On the face of it, opting out from the UPC is straightforward. A UPC representative can opt-out their client’s European patent or European patent application by filing a simple signed form at the UPC. As explained in Network System Technologies vs. Volkswagen et al., a UPC representative does not need to show a power of attorney or any other authorisation for filing the opt-out. Note that any other person filing an opt-out must file a mandate from the proprietor(s) to show that they are authorised for this.

But where there is more than one owner of the patent, special care is needed. In Neo Wireless vs. Toyota Motor, the European patent was owned by more than one party. Specifically, there were different proprietors for different EPC states. But only one of the proprietors filed the opt-out. Simply because of this, the UPC Court of Appeal decided in June 2024 that the opt-out was not effective and the UPC had jurisdiction over the patent. According to the UPC Rules of Procedure, all proprietors of the European patent, for all EPC states designated in the patent, must file the opt-out.  Note that we say all EPC states, not just all UPC states.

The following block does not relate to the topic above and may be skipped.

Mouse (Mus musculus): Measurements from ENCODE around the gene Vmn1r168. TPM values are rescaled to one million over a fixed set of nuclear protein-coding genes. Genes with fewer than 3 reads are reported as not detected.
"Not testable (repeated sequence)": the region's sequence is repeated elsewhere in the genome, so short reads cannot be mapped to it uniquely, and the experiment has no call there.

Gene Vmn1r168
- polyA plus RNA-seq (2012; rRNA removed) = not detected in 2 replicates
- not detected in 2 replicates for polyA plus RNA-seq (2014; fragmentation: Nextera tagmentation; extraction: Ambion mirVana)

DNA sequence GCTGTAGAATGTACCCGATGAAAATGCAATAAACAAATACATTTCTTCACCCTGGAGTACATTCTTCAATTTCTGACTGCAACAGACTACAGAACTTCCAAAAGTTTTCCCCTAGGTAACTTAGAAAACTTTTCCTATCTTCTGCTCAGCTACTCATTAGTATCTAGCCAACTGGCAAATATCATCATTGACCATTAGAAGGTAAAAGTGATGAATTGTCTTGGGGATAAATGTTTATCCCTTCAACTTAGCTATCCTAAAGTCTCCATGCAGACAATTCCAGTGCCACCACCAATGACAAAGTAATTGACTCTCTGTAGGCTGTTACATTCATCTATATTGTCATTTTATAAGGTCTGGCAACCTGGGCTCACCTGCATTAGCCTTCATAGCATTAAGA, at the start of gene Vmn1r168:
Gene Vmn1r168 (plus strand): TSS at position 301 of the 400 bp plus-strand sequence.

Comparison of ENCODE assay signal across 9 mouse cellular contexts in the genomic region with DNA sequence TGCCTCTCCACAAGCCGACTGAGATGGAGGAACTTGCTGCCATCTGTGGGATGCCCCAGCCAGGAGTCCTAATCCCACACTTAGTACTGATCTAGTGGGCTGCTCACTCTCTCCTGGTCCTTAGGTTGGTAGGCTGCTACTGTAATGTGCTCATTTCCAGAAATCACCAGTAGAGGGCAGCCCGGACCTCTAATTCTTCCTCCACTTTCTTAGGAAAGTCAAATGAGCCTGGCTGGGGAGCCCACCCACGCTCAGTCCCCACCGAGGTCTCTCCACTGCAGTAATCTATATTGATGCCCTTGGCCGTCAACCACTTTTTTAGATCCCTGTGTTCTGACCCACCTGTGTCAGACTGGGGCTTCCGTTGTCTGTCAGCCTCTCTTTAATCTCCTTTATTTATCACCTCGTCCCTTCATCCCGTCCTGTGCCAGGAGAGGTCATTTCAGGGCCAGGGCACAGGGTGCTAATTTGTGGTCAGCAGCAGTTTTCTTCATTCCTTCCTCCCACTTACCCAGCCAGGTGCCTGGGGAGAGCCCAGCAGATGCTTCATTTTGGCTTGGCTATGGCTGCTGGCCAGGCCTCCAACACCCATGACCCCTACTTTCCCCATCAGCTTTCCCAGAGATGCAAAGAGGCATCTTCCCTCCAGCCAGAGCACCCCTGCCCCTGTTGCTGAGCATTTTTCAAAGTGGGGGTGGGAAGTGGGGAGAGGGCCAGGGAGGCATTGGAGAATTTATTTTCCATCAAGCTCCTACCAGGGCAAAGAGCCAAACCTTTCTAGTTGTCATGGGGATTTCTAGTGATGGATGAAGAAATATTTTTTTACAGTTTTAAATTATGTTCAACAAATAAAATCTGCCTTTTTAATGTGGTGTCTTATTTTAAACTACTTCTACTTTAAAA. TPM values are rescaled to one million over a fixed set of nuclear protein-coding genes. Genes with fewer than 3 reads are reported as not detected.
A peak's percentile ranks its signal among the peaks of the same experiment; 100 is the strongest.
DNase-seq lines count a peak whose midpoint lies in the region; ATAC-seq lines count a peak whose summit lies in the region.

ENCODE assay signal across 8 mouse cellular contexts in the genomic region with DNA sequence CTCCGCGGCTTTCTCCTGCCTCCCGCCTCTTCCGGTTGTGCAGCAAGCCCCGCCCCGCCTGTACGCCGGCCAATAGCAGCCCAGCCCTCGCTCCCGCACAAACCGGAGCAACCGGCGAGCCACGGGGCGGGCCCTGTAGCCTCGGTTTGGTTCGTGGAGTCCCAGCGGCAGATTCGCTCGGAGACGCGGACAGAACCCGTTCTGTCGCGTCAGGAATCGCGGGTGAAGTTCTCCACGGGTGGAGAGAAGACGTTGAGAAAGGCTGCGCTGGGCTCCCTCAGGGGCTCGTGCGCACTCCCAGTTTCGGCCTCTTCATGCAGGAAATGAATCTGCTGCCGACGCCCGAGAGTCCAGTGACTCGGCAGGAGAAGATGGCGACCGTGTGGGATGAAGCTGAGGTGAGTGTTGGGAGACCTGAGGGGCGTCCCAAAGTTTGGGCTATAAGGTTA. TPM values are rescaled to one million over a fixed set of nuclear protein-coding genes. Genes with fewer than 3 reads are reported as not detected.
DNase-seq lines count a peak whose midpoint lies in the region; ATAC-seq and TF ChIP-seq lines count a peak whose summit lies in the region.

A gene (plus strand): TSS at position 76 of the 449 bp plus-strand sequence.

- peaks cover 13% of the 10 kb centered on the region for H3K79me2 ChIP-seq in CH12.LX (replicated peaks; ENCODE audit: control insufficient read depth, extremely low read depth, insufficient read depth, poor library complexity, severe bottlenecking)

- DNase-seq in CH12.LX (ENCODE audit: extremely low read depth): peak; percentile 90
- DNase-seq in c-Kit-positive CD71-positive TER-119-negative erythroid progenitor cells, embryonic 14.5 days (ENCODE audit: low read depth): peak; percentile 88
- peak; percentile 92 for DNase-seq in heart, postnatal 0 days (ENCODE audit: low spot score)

When to opt-out, and when to withdraw the opt-out?

It is interesting to see many pending European patent applications being opted-out from the UPC. Before the start of the sunrise period, we discussed the rationale for this here, including the (maybe hypothetical) possibility of pre-grant litigation at the UPC, mirroring remedies available in some EPC states. So far, there have been no reported cases of pre-grant UPC proceedings. However, if this is possible for the patent proprietor, then by symmetry there may be ways for third parties to attack pending European patent applications at the UPC. For example, where a European patent application has been allowed but not yet formally granted, the scope of protection is settled. Therefore a third party may try to file a revocation action at the UPC. The question is whether this would be deemed inadmissible for being filed too early, or merely stayed pending the grant of the patent. If the latter, then a subsequent opt-out may not work.